What I like to do when I’m not working:

We have three sons, from ages 3 to 12, who keep my wife and I busy. When I can, I like to do woodworking. In our previous home, I spent a lot of time gutting and remodeling various rooms, but when we moved a few years ago to a newer home, there was not a need for that. Instead, I am now more focused on building projects for the kids and our yard, such as their sand box, a self-watering garden and floating shelves for my oldest son’s Star Wars Lego collection. Recently, I have been trying my hand at building cabinets. When global conditions allow, I love to watch the Chicago Cubs and Bradley’s basketball team play!

Downtown dilemma: One-way pair will ease traffic congestion and protect historic properties

By Clint Smith, P.E., CFM

The slogan welcoming travelers into the city of Newberry, Florida, is “Enhancing the future while embracing the past.” That principle was put to good use recently on a study to improve traffic flow and multimodal safety on a main thoroughfare through the city while protecting the historic downtown.

Newberry is celebrating its 125th anniversary this year. The city had an estimated 6,200 residents in 2019, according to the U.S. Census, a 24 percent increase since 2010. Newberry sits just 20 miles west of Gainesville, the largest city in north central Florida and the home of the University of Florida.

The expected population growth will continue to clog State Road 26 entering downtown Newberry, Florida. A proposed one-way pair configuration, developed during an extensive project development and environment study, will alleviate these concerns and open doors to future commercial development in the area while protecting Newberry’s historical district.

The influx of new residents has brought many positive things to the former phosphate mining town; however, expansion also can bring challenges. One such obstacle was congested traffic on State Road 26 entering downtown. SR 26 serves as the main access route from Newberry and counties west of Gainesville, the region’s major employment center. The traffic jams have hindered economic growth and caused safety and quality-of-life concerns for city leaders and residents.

The Florida Department of Transportation (FDOT) District 2 began studying options to increase capacity on this 4-mile stretch in 2007. An initial idea to create a bypass around the downtown did not garner support. In 2014, FDOT hired Hanson to conduct a project development and environment (PD&E) study to explore options other than a bypass. The preferred alternative generated from the study was a one-way pair roadway system into downtown using existing roadway corridors to minimize impacts. The idea received public support and endorsement in 2019, and FDOT hired Hanson last summer to produce the final design.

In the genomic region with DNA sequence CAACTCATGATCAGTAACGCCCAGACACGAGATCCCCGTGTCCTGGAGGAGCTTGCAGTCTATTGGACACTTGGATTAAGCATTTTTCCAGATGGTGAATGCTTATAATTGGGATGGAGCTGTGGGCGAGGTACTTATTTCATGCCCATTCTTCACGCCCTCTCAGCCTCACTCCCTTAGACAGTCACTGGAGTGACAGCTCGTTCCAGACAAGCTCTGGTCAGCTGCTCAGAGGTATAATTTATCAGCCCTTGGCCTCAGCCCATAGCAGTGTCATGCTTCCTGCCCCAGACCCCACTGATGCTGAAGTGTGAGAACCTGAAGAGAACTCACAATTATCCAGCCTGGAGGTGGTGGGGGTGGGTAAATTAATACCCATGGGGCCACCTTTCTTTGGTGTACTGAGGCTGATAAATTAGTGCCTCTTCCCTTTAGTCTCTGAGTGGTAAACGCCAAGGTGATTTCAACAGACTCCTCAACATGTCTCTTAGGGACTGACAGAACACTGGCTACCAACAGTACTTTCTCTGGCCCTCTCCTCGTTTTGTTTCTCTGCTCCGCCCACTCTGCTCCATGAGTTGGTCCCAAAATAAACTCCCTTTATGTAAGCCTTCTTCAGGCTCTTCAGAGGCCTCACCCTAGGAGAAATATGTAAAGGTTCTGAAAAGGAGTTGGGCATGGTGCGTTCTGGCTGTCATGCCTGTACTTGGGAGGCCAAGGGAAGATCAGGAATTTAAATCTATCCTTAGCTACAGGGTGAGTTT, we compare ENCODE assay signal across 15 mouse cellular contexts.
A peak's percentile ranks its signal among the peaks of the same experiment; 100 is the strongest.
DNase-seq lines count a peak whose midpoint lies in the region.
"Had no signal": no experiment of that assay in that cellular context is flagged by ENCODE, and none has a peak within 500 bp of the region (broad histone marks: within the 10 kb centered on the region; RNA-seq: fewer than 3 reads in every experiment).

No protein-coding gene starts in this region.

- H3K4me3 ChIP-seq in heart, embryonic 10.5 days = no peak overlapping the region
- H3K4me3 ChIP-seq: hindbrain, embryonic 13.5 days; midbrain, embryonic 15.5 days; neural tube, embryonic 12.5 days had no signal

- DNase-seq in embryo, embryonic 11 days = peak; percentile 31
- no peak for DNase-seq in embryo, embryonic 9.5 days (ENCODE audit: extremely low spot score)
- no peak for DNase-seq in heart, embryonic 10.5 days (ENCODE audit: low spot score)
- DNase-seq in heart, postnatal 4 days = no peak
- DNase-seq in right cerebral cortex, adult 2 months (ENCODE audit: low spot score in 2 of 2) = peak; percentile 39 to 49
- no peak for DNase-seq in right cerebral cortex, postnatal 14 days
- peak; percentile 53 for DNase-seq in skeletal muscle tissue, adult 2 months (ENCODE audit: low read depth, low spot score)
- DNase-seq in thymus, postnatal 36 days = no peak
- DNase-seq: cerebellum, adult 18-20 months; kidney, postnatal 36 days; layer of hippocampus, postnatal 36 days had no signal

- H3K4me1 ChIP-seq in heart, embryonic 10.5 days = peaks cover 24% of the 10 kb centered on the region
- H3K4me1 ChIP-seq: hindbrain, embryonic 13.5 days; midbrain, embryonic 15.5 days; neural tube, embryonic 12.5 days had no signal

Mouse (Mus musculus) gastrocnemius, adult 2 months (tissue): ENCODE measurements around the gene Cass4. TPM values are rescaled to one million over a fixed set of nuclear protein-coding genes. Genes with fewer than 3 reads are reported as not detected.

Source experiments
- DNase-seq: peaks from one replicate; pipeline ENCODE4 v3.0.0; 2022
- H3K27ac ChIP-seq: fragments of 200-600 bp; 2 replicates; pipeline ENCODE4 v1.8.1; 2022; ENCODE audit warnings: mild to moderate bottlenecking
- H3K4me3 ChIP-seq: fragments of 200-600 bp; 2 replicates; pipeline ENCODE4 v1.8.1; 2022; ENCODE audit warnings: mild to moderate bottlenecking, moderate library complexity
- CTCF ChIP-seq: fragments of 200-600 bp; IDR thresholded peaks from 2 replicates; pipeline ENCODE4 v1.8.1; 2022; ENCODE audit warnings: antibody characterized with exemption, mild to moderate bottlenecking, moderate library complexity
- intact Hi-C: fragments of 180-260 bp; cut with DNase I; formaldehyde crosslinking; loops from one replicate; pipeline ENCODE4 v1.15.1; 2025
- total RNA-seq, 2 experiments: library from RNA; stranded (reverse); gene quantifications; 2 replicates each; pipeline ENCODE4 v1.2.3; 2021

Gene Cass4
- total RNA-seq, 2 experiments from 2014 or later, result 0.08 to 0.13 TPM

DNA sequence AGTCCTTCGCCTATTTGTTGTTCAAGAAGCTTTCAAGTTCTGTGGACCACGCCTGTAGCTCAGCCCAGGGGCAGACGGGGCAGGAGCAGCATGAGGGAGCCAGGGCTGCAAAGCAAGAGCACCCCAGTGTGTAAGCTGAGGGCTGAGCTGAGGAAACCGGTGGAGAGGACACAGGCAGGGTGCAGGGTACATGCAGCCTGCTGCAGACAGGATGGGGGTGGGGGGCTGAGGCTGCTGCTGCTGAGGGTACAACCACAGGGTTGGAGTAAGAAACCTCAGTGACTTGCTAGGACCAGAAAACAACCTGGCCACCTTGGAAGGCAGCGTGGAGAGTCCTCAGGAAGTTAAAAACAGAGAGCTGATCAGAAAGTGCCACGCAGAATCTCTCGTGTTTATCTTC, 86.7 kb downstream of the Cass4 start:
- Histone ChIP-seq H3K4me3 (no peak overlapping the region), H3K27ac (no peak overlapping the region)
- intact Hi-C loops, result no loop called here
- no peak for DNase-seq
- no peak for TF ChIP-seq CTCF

The one-way pair for SR 26 leading into downtown Newberry will greatly improve transportation while providing safety and improved quality of life for residents. The approximately 4-mile-long project will ease traffic congestion while providing enhanced safety measures, protecting the city’s historical district and existing land use.

Project paves way for improved traffic flow and safety measures

The project will convert SR 26/West Newberry Road and Northwest First Avenue from two-way, two-lane roadways into a one-way pair system, with two lanes in each direction. The design incorporates context-sensitive solutions features: the complete streets concept will increase roadway capacity while incorporating safety and traffic-calming measures, such as sidewalks, bicycle lanes, on-street parking and a roundabout.

The one-way pair provided the most feasible option to improve traffic flow, provide economic growth opportunities and minimize negative impacts to downtown and the environment without using conventional widening or a bypass. Newberry’s historic district was listed on the National Register of Historic Places in 1987 and contains nearly 50 historic buildings, and protecting these landmarks was imperative.

The pictures on these display boards show a portion of the 3D roadway model overlaying existing conditions to demonstrate how the one-way pair harmonizes with the Newberry historic district without major negative impacts.

While the one-way pair concept is not new to Florida, some Newberry residents were unfamiliar and initially skeptical. Hanson worked alongside FDOT staff to educate and engage the public about one-way pairs before moving forward. The effort included a 3D-animated drive-through video to demonstrate realistic views of the travel lanes, pedestrian walkways and bicycle lanes and using case studies on successful one-way pairs in other areas.

It will be awhile before residents and commuters can reap the benefits, with design and construction still a few years away. Even so, FDOT leaders and the community are excited about the prospects of the revamped roadway. The study earned an Honor Award this month from the American Council of Engineering Companies of Florida in its 2021 Engineering Excellence Awards competition.

This screen capture is from a 3D, fly-through rendering video used during public involvement efforts. The roundabout at the intersection of SR 26/CR 337 (Northwest 266th Street) will enhance safety and serve as a smooth transition to the one-way pair configuration. The video was instrumental in gaining public support by showing a realistic illustration to residents and business owners.

“The project is indicative of the types of positive transportation improvements FDOT District 2 strives for in our communities, using partnerships with affected parties and well-researched studies to benefit numerous stakeholders and provide the best value to our constituents,” said Robert “Larry” Parks, P.E., the district’s director of transportation development.

Clint Smith, P.E., CFM, is Hanson’s Florida infrastructure disciplines manager and works in the company’s Jacksonville, Florida, office. For more information about this project or ideas on Florida transportation projects, contact Clint at Also, visit Hanson’s project portfolio to see this and other projects.